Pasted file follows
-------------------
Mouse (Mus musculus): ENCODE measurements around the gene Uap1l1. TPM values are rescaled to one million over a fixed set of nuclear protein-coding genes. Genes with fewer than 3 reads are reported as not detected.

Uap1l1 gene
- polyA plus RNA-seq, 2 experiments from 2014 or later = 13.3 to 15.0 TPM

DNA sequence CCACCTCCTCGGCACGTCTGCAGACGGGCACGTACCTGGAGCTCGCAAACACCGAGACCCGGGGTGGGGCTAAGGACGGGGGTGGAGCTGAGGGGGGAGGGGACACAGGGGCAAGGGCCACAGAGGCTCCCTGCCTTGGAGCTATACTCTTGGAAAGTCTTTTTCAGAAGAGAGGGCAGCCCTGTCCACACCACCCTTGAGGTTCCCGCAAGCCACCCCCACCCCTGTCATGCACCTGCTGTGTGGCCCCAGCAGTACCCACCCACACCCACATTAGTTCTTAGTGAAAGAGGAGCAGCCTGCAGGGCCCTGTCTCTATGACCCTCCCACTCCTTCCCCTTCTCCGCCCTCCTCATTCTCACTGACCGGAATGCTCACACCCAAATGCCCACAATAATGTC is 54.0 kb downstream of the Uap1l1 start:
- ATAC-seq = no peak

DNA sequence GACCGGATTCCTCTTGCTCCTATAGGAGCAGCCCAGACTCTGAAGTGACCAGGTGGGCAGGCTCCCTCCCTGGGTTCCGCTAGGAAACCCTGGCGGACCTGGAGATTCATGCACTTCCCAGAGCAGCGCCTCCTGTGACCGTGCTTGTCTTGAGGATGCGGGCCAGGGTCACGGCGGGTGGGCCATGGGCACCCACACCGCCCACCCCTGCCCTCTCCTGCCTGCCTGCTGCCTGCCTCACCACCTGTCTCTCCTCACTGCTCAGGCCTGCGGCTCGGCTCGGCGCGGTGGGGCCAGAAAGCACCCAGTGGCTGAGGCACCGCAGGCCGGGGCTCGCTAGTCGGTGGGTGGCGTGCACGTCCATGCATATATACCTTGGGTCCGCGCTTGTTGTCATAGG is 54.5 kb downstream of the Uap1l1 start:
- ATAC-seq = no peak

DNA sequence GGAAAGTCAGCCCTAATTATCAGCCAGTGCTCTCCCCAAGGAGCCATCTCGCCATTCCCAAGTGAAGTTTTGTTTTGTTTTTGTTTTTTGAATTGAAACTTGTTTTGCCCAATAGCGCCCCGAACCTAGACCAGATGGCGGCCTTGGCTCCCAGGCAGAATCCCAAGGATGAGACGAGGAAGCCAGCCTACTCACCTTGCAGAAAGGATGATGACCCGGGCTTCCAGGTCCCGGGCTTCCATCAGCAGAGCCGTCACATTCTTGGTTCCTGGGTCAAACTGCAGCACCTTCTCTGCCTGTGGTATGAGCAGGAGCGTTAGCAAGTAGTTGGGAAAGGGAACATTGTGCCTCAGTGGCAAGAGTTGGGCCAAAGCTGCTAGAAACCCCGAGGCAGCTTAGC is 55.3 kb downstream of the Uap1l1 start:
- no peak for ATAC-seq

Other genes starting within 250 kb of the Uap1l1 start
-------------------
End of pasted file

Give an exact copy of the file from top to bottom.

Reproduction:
Mouse (Mus musculus): ENCODE measurements around the gene Uap1l1. TPM values are rescaled to one million over a fixed set of nuclear protein-coding genes. Genes with fewer than 3 reads are reported as not detected.

Uap1l1 gene
- polyA plus RNA-seq, 2 experiments from 2014 or later = 13.3 to 15.0 TPM

DNA sequence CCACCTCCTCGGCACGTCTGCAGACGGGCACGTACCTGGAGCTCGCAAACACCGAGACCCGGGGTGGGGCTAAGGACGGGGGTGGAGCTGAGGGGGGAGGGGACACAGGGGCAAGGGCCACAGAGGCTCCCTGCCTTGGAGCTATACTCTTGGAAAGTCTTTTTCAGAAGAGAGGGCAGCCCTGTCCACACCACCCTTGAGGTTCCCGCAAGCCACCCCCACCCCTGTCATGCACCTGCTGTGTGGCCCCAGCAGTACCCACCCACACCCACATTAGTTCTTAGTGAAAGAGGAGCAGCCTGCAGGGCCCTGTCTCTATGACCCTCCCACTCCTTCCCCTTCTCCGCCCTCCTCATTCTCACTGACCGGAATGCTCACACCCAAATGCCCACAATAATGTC is 54.0 kb downstream of the Uap1l1 start:
- ATAC-seq = no peak

DNA sequence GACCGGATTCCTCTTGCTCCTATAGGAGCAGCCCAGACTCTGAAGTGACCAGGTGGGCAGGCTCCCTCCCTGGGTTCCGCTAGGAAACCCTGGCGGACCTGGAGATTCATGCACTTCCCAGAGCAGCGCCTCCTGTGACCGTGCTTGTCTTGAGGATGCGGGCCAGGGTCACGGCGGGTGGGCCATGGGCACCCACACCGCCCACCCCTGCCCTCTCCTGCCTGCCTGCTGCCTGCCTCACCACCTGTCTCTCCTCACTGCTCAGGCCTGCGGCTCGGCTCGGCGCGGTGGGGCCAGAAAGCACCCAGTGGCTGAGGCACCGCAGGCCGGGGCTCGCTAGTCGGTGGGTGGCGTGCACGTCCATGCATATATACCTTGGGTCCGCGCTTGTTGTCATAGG is 54.5 kb downstream of the Uap1l1 start:
- ATAC-seq = no peak

DNA sequence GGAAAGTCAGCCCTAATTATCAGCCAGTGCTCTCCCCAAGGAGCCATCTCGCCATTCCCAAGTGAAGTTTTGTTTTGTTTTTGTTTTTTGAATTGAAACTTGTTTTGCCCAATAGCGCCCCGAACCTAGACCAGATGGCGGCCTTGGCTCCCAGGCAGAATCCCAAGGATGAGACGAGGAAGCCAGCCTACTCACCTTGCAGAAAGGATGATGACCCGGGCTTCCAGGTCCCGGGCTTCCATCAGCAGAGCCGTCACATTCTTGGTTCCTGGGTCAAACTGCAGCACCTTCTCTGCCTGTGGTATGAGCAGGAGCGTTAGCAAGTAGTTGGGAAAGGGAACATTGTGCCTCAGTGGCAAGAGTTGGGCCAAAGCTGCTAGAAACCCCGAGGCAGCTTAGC is 55.3 kb downstream of the Uap1l1 start:
- no peak for ATAC-seq

Other genes starting within 250 kb of the Uap1l1 start